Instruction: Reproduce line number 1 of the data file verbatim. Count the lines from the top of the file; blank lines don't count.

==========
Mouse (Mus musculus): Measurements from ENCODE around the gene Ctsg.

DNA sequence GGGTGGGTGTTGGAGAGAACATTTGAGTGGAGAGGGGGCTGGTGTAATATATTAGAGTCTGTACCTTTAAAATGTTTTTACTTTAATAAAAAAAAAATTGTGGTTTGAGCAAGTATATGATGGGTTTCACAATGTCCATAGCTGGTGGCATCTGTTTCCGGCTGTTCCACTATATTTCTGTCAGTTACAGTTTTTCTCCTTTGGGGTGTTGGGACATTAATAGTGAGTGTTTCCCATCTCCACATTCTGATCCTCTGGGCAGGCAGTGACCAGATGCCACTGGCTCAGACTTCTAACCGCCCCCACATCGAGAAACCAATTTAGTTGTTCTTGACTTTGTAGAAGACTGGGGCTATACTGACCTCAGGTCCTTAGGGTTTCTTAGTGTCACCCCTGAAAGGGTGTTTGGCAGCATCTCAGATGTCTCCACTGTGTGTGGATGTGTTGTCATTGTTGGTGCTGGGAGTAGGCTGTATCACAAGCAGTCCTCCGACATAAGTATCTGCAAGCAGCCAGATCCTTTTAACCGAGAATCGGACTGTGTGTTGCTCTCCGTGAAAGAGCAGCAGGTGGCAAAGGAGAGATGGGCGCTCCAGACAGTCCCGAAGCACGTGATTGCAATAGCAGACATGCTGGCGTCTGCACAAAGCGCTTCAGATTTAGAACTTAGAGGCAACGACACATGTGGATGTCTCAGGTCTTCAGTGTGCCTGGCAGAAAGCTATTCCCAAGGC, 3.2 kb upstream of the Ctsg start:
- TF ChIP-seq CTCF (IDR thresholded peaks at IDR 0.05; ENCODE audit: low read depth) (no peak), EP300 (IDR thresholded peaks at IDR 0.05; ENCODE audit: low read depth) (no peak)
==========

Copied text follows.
Mouse (Mus musculus): Measurements from ENCODE around the gene Ctsg.